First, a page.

Judge hears Tambunan case fully armed
Published on: Saturday, October 09, 2021
By: British North Borneo Herald
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JUNE 1ST, 1938 

The Acting District Officer, Interior, visited Tambunan early in the month to hear a case of alleged murder as Sessions Judge. 

Our visitor came armed with some No. 8 cartridges purchased specially for the benefit of the Tambunan snipe. Two guns produced a bag of three, in a hectic evening’s sport. Hectic at any rate from the spectator’s point of view. 

Talking about views there is certainly a wonderful one from the ranges on the Sensuron Penampang trace over which we did a trip in April. 

The sea and coast line appear like an aerial photo. Having climbed on a stump to view this sight we felt rather like a depressed Columbus since Jesselton looked at least a week’s journey away. 

Tambunan held a Main Januari on Easter Saturday, April 16th. Our publicity department had been hard at work a month previous to the day so it was a well-attended show. 

The morning was devoted to the more serious events, running, jumping, etc. The high jump was won by a dark horse named Tanjim from the plain. 

He cleared 5 feet with ease and a loud shout, but discovering that he had Won, immediately became modest and refused to show us exactly how high he could jump. 

Pillow fighting drew a crowd of competitors after the ice was broken and modesty forgotten. 

The sacks produced for the battle looked fine but the bamboo handle of one could be easily felt mixed up with the straw of the hitting end. 

One could almost imagine the competitors saying “Your bird, I think, Sir”, as they politely proffered the soft sack to their opponents. 

After lunch the air on the padang could be described as slightly “meady” and there was no doubt that the Tambunan spirit of joie de vivre was manifesting itself. 

Musical “stalls” on buffaloes became pretty violent and the meaning and origin of ‘gate-crashing” and “horning-in” became very evident. It was about this time that the rain came on, but rain was no valid excuse for the market rush to the sulaps where the tapai was stored. After the rain stopped a buffalo race was held.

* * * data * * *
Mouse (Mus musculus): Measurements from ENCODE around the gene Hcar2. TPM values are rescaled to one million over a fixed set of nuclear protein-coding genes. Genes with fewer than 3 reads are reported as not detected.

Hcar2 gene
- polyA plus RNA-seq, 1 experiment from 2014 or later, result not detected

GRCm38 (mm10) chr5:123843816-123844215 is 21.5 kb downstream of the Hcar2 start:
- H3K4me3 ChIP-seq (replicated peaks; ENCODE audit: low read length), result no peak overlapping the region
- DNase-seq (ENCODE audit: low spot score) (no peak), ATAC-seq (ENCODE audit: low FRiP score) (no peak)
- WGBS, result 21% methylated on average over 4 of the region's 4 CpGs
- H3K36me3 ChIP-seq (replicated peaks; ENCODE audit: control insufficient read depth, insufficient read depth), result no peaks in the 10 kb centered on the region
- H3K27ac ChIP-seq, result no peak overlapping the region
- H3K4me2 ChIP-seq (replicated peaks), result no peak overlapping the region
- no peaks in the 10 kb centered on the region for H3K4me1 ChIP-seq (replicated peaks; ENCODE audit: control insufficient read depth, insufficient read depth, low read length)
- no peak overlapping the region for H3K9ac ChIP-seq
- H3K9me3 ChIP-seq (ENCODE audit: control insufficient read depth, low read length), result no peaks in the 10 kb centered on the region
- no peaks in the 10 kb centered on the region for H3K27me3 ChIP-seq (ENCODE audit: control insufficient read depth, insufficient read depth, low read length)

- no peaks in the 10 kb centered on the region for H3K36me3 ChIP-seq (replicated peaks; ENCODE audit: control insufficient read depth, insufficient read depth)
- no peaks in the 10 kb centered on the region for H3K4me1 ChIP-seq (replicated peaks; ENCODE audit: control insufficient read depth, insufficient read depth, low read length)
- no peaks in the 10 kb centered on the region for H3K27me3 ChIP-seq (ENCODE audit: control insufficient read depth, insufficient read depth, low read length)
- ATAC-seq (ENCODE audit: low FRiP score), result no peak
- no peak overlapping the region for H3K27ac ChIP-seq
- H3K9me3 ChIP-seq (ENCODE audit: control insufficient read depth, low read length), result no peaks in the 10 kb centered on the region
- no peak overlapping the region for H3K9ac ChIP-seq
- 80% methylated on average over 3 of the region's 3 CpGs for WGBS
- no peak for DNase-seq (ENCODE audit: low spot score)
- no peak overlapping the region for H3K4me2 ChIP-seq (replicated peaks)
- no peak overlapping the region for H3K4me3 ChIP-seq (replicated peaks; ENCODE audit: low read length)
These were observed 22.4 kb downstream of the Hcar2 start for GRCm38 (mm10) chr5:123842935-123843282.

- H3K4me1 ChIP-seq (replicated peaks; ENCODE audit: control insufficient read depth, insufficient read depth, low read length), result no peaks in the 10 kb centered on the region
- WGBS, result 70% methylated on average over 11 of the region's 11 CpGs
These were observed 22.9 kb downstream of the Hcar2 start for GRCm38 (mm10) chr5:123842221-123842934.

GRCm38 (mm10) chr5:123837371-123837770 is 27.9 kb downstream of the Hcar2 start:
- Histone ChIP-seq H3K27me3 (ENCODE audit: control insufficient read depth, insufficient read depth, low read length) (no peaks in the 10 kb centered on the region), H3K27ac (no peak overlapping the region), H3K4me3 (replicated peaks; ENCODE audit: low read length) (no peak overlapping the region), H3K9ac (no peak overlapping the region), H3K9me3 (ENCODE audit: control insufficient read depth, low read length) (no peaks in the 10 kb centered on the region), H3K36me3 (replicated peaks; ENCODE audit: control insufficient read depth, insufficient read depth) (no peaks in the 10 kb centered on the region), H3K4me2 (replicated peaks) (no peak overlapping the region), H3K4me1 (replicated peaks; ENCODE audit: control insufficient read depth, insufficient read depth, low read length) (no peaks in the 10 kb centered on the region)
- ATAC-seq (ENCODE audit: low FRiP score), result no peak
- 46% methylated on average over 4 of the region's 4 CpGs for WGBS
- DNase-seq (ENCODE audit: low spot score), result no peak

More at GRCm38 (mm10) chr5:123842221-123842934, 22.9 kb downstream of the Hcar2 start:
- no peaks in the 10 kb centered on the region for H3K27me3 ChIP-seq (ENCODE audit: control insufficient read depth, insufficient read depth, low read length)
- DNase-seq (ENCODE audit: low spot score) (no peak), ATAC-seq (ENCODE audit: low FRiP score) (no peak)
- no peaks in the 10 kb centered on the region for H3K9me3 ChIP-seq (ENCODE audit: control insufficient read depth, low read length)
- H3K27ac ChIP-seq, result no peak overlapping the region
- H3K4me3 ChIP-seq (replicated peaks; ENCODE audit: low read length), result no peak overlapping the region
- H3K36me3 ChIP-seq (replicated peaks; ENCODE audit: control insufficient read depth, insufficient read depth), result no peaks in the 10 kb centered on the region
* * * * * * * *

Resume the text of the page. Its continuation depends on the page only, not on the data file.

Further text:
Entries had been limited to ten only, because of our narrow racecourse. However, about fifty turned up and as starter we offered up thanks that at least the buffaloes were sober. 

The jockeys being agreeable all competitors were lined up in rows at the post. 

Off they went and no big game photographer could beat the sight of those fifty sterns going down the course. 

The finish was, to say the least, dangerous, and was viewed by the judges from a distance. The winning jockey, however, made such a noise that there was no difficulty in recognising him! 

The pony races were held over a course said to be seven furlongs. 

All finishes were close and exciting especially the 1st race where only a nose separated the first two ponies. 

As judge cum starter we sorrowed to heart an implication as to whereabouts we had put our money in this race, especially as our own pony had been left at the post. 

After the prizes had been distributed in the evening a dindang was officially declared open, notwithstanding the fact that some of our brighter spirits had already been dancing since mid-day! We left them all still dindanging at about 11 p.m. and since there were no police reports the next day it must have been a good show. 


It will be of interest to record that Soya beans grow in Keningau District. With the assistance and advice of the Officers of the Department of Agriculture, a special attempt is being made to get the natives to plant this “rich-in-vitamins” bean, the present crops, of course, are planted by the Chinese small-holders. As a start, all the Vernacular schools, in the district have planted Soya beans. 

The Badminton vogue has now reached Keningau and a court having been laid out, everybody who can, indulges in main burong whenever the stormy wind does not blow. 

On the principle of keeping the tit-bit till the end, we would also record that at a long last the leading Chinese tauki of Keningau has actually started painting his shop buildings. Let us hope it will not be long before the remaining shopkeepers follow suit. 


Mr S G Hill left on the 2nd May, proceeding on a well-earned furlough. In his honour a Chinese dinner and dindang were given, and innumerable crackers let off. 

Mr Hill has been in charge of the district for over two years, and perhaps the new incumbent, having himself been stationed here in 1933 to 1934, may be permitted to say what immense improvements in many directions have been effected in Mr Hill’s regime. In particular, the township is a most pleasing sight and when improvements are finally completed, should combine the advantages of a garden city with a health trading centre. The local shopkeepers aided and abetted by Mr Hill, have set a standard far beyond anything that we have seen in any other station. 

The District Agricultural Officer and a Veterinary Surgeon lent from the Philippine Islands arrived here on the 30th April, and are conducting active investigation into the Surra epidemic. The office compound is temporarily a horse hospital. They have been able to recommend some alleviation of the restrictions on inter-kampong movements of animals within the infected areas, which will help local trade and transport. 

The rainfall has been abnormally heavy for the time of the year and once more the seasons appear to be certain to be upset. Apart from agriculture, the efforts to solve the Gorong Gorong and Tempasuk river water problem have had to be suspended. 

An extremely severe thunderstorm burst over the Krah plain recently and both the attaped bridges were struck by lightning one being virtually destroyed.

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